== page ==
My lovely author’s copy from Cambridge University Press arrived today.   (Of course as Samuel Johnson said, any book which you have not read is “newly published” for you.  Perhaps, for you, some books by Old Aristotle are new?)

I am delighted to have a paper in this marvelous collection.  As a graduate student I was reading St. Thomas’ commentary on the Ethics in the Robbins Philosophy Library at Harvard, when someone told me that Terry Irwin, who not very long before then had been a professor at Harvard, had used that commentary when he taught the Ethics and perhaps even had it acquired for the Library.   I don’t know whether that story is true.  But it is gratifying now to be publishing side-by-side papers with an estimable scholar about a topic, it seems, we have both loved for a long time.

I should add that around the same time I first encountered Harry Jaffa’s book on this subject.  Although the book is very highly regarded by many, I did not share such an opinion, and in my essay in this volume, among other things, I state some of my main criticisms of Jaffa.

Table of Contents

1. Introduction Tobias Hoffmann, Jörn Müller and Matthias Perkams
2. Historical accuracy in Aquinas’s commentary on the Ethics T. H. Irwin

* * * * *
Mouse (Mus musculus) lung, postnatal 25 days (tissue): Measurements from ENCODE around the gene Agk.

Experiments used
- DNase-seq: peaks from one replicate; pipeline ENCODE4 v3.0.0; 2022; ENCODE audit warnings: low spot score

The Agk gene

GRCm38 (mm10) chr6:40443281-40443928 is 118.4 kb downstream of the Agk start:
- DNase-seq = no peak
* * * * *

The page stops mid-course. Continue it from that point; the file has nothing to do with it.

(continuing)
3. Structure and method in Aquinas’s appropriation of Aristotelian ethical theory Michael Pakaluk
4. Duplex beatitudo: Aristotle’s legacy and Aquinas’s conception of human happiness Jörn Müller
5. Aquinas on choice, will, and voluntary action Matthias Perkams
6. Losable virtue: Aquinas on character and will Bonnie Kent
7. Aquinas’s Aristotelian defense of martyr courage Jennifer Herdt
8. Being truthful with (or lying to) others about oneself Kevin Flannery, SJ
9. Aquinas on Aristotelian justice: defender, destroyer, subverter, or surveyor? Jeffrey Hause
10. Prudence and practical principles Tobias Hoffmann
11. Aquinas on incontinence and psychological weakness Martin Pickavé
12. Philia and caritas: some aspects of Aquinas’s reception of Aristotle’s theory of friendship Marko Fuchs
13. Pleasure: a supervenient end Kevin White
14. Aristotle, Aquinas, Anscombe, and the new virtue ethics Candace Vogler.

If you want to get a laugh, watch this YouTube clip (with computer generated voice over) manufactured, no doubt, by CUP’s publicists for the sake of greater web presence!  (These things must actually be produced automatically, by computer programs.  May I suggest to the Press that they hire some talented undergrads– I know several — who for an hour or two of minimum wage time could produce something much more personable, informative, and attractive?)